Three And Out: Eagles-Seahawks Predictions

Photo Credit: Mark J. Rebilas - USA Today

Photo Credit: Mark J. Rebilas – USA Today

Player I’ll be watching

McManus: Mychal Kendricks

Russell Wilson told Philly reporters this week that teams have used a spy on him ever since he started playing football. Odds are the trend will continue Sunday. Whether Kendricks is the one who draws that particular assignment or not, he’ll be playing a critical role against Seattle.

“I feel like some of the decisions that I’m going to have to be making are going to be based off of the studying that I’ve done, understanding what [Wilson] is doing, what he plans to do,” said Kendricks. “I don’t see them doing a whole bunch of checks. I think it’s more a responsibility type of game, don’t get outside of yourself and try to make a big play. Just do my job and have the other people around me do their job, and collectively I think it will work out.”

The dual threat of Marshawn Lynch and Wilson in the zone read game spreads defenses out and forces them to be honest. That coupled with Wilson’s scrambling ability can put some serious strain on a linebacking corps. Kendricks has the athleticism and recovery speed necessary to fight through such obstacles, but will need to be on top of his game.

Kapadia: Zach Ertz

This may seem like an odd choice, considering Ertz has only played 46 percent of the Eagles’ offensive snaps, but hear me out.

The passing game against the Seahawks will likely focus on working the middle of the field – the seams and underneath stuff. Against man, the Eagles have some tough matchups on the perimeter. It’ll be Jeremy Maclin vs. Richard Sherman and Riley Cooper against Byron Maxwell.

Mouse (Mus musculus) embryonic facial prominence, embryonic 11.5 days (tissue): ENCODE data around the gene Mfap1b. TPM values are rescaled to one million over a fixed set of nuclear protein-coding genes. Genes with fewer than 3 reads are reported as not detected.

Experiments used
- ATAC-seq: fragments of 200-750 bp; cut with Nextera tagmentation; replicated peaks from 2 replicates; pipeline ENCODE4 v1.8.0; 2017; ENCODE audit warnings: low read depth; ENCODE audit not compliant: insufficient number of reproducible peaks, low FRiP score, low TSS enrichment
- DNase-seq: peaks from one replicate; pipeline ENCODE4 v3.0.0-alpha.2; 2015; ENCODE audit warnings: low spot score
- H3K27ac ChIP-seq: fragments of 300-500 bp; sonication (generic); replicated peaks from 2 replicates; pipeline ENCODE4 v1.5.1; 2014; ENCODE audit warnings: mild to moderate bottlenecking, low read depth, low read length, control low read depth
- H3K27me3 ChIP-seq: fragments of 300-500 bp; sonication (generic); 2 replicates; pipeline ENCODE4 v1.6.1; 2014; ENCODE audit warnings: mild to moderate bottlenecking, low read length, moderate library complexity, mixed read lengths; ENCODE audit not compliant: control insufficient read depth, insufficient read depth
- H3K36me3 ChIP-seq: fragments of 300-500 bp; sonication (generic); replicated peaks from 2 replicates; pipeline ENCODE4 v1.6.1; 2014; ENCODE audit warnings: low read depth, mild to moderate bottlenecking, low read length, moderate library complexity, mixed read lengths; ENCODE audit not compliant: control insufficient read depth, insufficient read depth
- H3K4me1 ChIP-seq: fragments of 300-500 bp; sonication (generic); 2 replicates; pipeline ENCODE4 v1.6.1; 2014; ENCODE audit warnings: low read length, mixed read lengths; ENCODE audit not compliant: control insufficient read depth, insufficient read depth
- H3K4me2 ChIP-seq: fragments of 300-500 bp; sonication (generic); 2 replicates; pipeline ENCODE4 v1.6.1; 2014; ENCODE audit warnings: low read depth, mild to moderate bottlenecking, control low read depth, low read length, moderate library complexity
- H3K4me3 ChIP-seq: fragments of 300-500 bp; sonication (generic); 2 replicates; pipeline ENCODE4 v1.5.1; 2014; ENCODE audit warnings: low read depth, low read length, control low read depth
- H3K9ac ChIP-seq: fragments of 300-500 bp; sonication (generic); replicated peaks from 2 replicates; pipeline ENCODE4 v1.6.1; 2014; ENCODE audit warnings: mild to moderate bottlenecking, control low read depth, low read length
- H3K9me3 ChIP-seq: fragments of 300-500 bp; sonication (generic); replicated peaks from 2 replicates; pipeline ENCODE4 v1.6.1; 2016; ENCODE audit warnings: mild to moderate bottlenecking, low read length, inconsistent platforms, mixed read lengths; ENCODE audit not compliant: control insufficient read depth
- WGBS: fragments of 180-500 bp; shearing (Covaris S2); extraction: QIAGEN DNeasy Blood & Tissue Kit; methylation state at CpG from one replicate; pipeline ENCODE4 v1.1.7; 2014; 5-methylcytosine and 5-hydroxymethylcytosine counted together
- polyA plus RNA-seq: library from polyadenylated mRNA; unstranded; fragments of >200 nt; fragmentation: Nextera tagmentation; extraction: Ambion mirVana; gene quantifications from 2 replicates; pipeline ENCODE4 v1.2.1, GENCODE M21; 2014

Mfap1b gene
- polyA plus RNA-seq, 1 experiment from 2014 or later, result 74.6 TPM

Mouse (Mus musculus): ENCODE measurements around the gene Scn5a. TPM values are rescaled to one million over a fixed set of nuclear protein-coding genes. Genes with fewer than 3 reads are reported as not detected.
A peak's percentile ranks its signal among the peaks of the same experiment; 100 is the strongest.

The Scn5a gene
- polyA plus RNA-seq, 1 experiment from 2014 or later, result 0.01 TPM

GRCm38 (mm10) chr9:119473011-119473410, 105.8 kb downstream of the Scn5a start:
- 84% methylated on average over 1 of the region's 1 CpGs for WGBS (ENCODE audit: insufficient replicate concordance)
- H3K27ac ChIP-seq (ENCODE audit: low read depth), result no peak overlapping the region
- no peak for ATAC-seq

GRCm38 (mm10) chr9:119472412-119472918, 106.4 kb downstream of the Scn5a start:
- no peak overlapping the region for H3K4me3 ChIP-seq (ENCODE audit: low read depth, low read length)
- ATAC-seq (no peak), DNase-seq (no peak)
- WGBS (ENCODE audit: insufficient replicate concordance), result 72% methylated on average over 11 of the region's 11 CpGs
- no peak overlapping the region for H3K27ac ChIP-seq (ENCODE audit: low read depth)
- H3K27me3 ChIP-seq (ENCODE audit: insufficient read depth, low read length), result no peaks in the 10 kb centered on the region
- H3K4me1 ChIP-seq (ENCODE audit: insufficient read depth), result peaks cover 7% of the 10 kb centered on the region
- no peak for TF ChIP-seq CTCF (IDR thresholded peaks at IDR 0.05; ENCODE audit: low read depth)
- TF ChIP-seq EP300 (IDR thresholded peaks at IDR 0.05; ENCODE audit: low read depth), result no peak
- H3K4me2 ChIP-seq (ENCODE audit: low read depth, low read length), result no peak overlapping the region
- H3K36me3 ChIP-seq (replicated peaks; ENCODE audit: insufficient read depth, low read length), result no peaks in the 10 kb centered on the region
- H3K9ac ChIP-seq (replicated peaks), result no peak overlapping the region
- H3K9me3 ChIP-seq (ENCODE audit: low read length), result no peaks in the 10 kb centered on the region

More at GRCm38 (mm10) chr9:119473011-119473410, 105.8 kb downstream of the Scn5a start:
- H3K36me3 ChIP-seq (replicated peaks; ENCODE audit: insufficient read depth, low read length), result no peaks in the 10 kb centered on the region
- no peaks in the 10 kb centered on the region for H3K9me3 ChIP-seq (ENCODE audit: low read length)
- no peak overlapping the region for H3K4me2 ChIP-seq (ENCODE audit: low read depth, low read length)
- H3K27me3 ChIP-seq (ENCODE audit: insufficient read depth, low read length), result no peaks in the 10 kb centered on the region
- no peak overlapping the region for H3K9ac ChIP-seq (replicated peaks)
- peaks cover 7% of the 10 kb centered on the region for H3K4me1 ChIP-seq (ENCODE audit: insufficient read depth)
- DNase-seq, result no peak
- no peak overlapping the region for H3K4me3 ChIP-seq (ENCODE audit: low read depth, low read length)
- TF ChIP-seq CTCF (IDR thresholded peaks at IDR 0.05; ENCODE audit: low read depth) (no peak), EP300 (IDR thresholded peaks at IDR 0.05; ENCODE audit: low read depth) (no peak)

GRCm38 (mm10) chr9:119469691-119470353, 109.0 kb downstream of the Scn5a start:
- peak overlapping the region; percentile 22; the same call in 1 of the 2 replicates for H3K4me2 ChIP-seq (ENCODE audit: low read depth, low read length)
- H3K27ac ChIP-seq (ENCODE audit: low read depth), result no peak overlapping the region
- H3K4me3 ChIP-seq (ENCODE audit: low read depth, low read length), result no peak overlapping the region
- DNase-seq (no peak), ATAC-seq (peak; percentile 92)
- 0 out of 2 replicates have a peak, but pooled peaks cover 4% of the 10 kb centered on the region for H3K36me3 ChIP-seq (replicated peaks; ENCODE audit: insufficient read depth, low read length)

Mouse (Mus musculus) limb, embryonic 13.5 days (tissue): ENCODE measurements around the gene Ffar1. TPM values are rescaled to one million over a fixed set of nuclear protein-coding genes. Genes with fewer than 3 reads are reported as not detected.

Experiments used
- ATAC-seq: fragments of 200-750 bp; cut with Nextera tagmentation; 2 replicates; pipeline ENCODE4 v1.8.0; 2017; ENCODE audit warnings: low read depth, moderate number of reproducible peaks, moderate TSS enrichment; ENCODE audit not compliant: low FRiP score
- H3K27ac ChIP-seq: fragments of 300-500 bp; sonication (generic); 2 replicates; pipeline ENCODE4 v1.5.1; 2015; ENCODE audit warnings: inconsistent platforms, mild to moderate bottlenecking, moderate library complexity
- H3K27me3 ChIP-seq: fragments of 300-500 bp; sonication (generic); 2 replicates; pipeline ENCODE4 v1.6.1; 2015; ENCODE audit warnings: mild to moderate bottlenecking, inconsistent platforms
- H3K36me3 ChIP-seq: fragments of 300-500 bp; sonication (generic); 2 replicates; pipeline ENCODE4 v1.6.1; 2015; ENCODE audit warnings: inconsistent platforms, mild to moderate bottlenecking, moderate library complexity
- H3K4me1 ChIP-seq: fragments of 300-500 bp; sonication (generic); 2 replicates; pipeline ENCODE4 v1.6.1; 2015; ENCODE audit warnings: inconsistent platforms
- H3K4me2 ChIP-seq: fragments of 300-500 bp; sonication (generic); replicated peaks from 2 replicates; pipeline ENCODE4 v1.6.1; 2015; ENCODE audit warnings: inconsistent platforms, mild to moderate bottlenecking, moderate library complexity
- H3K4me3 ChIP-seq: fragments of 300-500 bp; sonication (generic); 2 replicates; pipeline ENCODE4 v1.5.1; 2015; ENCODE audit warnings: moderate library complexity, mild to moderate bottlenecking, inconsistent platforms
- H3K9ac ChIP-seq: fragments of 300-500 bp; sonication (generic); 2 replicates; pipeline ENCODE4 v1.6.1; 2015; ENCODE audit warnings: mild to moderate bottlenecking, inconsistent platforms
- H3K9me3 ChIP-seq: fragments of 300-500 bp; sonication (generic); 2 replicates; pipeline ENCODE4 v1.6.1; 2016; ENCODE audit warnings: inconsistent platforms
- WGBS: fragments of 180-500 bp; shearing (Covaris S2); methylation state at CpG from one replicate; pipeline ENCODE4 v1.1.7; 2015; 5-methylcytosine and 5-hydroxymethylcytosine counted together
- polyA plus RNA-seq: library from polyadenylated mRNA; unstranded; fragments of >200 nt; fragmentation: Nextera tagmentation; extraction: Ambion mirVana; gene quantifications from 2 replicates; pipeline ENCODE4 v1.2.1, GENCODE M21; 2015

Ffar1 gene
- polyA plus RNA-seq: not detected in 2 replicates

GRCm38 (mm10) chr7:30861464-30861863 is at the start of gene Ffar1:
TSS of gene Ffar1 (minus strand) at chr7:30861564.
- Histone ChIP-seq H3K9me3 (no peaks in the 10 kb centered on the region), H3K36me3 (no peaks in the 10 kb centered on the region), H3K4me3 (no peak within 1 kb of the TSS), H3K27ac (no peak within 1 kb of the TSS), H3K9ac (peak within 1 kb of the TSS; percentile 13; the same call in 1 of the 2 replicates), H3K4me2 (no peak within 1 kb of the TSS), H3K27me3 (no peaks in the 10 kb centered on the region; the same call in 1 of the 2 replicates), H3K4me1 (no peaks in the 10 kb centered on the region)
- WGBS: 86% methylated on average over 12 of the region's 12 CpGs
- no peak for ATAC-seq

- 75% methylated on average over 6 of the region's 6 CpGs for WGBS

Guys like Ertz, Jordan Matthews and Darren Sproles may provide the Eagles with their best opportunity to win one-on-one matchups. Ertz can get open on intermediate routes too when the Seahawks are in zone.

The second-year tight end is averaging just 21.2 yards per game in his last five. The Eagles still use a lot of 11 personnel, and they prefer Brent Celek as a blocker in the run game. But plain and simple, at some point Sunday, they’re going to need guys to get open. And Ertz is still one of the best on the team at doing just that.

Over/under: 2 1/2 total touchdowns for Russell Wilson — Whaddya got?

McManus: I’ll go under.

Malcolm Jenkins talked about the general philosophy when it comes to defending a Wilson-led attack.

“You’ve gotta have your edges and you’ve gotta have your two guys in the middle and keep the pocket in tact when you rush. Although that might not create the most pressure, you still keep him in the pocket and kind of collapse the pocket on him and make him throw ‘out of the well’ is what we call it. Because as soon as you lose contain or somebody gets out of their lane, there’s a big step-up lane in the middle or the quarterback gets out of the pocket, and that puts stress on the secondary and that’s where all their big plays come,” he said.

“We keep the ball in front of us, make them get into a dropback pass game. They can do it but it’s not what they’re best at. We’re going to go at what they do best and see [how] we fare.”